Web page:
Carnegie Science Center Opens 'Fab' 3-D Maker Lab
What do 3-D printers, laser cutters and sewing/embroidery machines have in common? As of Tuesday, they are all available for use inside the Carnegie Science Center’s Sportsworks building in the digital fabrication lab, or “fab lab.”
The new lab is a workshop and makerspace designed to advance science, technology, engineering and math (STEM) education, human-centered design and collaborative projects, center co-director Ron Baillie said at its grand opening on Tuesday.
“From rapid prototyping machines to laser cutters and 3-D printers, students in the community will have access to top-notch equipment currently used by industry and universities,” said Nigel Hearne, vice president of Chevron Appalachian Michigan business utility. “And it’s right here in the Carnegie Science Center.”
Jason Brown, center director of science and education, said he marvels at the idea that kids will be able "to take the pictures of items that you have in your head and actually create them."
“If you have an invention idea or a solution to a problem, or you just want to try your hand at making it, it offers the opportunity to do that in a fun, low-cost way," he said.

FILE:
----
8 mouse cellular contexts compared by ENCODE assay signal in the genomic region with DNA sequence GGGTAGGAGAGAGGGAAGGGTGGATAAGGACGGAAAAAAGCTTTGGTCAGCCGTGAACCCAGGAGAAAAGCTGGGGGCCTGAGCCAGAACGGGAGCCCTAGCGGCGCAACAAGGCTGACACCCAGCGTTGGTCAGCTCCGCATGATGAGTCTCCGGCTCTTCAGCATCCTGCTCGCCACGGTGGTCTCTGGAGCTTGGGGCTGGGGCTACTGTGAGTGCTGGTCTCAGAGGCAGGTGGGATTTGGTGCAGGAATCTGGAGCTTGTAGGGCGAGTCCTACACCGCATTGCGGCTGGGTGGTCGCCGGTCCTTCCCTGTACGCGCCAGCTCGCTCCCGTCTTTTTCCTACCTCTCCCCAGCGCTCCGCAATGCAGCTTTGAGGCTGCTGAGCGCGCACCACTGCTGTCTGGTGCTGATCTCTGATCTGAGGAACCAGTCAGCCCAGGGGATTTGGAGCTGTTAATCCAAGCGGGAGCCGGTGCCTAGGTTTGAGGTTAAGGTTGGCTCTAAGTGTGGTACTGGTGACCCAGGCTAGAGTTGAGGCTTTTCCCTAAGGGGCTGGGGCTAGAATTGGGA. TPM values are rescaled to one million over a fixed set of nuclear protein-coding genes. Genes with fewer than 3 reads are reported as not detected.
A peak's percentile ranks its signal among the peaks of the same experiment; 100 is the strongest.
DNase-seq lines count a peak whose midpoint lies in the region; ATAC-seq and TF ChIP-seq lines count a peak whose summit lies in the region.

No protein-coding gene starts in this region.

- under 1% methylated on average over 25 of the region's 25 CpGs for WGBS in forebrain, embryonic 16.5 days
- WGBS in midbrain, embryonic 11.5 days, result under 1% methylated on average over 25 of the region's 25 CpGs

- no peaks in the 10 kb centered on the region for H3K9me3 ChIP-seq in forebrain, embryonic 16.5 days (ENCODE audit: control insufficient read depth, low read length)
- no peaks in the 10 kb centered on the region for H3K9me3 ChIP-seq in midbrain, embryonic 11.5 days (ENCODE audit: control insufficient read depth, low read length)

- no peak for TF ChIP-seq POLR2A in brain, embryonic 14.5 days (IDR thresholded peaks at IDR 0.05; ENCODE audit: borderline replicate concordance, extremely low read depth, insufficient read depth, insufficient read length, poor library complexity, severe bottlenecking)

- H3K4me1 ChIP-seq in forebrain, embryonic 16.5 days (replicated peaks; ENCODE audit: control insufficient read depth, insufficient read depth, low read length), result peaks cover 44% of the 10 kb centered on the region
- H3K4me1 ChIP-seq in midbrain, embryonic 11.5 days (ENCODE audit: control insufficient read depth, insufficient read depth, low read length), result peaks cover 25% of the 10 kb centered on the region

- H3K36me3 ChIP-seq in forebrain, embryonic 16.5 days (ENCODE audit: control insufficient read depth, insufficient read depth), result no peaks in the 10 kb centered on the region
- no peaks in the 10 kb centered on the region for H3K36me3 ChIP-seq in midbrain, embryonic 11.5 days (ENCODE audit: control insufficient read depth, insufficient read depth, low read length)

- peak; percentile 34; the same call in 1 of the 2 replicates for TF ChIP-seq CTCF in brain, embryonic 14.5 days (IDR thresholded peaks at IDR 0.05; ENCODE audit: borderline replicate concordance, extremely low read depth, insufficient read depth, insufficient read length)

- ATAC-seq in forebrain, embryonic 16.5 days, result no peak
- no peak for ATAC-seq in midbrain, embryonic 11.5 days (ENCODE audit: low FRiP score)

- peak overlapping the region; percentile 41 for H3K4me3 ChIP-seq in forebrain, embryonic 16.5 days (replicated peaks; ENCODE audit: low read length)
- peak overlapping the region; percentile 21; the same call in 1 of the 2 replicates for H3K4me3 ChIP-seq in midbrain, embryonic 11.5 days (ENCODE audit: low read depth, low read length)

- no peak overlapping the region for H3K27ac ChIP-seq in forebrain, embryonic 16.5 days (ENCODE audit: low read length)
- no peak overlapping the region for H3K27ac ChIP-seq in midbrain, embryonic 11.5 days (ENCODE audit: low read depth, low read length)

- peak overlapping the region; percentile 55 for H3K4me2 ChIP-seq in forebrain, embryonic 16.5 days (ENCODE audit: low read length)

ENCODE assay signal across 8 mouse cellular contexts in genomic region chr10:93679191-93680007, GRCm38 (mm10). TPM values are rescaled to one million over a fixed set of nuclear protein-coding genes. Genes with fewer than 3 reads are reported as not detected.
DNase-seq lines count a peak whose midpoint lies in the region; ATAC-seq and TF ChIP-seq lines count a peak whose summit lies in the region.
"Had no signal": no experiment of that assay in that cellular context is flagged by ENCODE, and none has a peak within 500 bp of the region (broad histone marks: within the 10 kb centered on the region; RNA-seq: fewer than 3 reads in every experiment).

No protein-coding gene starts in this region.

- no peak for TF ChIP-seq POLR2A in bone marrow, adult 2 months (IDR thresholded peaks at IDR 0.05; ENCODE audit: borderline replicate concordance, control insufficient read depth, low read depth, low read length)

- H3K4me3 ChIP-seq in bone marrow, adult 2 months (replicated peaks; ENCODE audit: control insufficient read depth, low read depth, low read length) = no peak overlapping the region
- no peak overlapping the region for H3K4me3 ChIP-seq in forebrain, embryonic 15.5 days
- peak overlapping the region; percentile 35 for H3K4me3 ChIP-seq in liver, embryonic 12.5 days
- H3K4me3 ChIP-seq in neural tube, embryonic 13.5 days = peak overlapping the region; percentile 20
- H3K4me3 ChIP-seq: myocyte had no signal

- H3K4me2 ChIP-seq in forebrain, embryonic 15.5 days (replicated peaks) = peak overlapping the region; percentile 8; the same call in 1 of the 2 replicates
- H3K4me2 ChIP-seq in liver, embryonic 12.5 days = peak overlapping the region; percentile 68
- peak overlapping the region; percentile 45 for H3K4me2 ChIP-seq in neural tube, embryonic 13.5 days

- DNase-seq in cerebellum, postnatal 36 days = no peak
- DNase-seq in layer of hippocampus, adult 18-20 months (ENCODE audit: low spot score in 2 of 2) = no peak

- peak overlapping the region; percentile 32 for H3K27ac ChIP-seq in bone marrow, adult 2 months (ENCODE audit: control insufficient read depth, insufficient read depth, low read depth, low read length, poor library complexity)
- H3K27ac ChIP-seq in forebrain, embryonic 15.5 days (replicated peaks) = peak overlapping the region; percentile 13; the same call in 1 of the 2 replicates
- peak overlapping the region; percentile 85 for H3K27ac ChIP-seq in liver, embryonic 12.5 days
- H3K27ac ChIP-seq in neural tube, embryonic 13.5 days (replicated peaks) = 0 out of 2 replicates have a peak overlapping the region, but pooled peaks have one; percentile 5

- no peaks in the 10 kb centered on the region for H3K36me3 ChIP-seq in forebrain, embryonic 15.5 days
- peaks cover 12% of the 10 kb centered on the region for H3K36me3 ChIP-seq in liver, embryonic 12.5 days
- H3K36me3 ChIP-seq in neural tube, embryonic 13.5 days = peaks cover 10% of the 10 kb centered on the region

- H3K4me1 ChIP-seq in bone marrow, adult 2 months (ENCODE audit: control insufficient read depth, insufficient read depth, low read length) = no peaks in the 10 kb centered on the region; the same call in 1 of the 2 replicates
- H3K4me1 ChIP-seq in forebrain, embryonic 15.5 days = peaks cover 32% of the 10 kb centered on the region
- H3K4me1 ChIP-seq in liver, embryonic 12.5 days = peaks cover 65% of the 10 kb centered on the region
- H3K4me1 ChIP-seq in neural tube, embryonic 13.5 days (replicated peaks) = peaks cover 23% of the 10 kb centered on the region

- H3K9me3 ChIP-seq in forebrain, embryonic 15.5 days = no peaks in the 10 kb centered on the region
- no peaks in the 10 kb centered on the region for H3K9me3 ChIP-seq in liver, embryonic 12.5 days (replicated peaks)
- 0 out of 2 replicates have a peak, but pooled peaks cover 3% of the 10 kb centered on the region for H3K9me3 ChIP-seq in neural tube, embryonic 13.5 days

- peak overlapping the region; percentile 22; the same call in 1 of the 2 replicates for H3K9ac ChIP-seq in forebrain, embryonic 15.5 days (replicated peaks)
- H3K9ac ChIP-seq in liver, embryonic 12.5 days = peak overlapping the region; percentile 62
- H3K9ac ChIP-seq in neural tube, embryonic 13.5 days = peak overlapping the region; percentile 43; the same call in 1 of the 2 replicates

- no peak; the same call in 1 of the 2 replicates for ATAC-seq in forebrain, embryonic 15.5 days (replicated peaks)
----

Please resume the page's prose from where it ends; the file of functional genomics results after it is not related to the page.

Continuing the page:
The lab piloted small-scale programs throughout the summer, including teacher professional development opportunities and summer camps focused on 3-D and 2-D designing.
Liz Whitewolf, full-time fab lab technical and education manager, said children attending the pilot camps created greeting cards, press-fit cardboard and a replica of Frank Lloyd Wright's Fallingwater house in Stewart Township all through the center's “tinkercad” computer program, printers and laser cutters.
The lab is available to museum-goers for an extra charge, but free after-hours offerings should be available soon, Brown said. The main issue is the lack of space, he said.
The lab was made possible by a portion of Chevron’s $10 million commitment to the Fab Foundation to build labs in areas where it operates across the U.S. It joins a global network of more than 500 fab labs operating in 30 countries worldwide.
“One of the most exciting things to me is to begin to think about what our young people will do as they begin to partner with young people in the other fab labs all over the world,” Baillie said. “When our kids start to work with teams in Finland and Israel and South Africa on common projects, the potential is unlimited.”
The partnership with Chevron helped fund a mobile lab counterpart as well.
“It is the first fab lab in the world actually to have both a mobile fab lab and a stationary fab lab,” said Sherry Lassiter, president of the Fab Lab Foundation. “To test this model of not only bringing people in, but reaching out to other communities.”
Ideally, Lassiter said the mobile lab will travel to areas and schools that might be unable to come to the center, maybe due to transportation costs.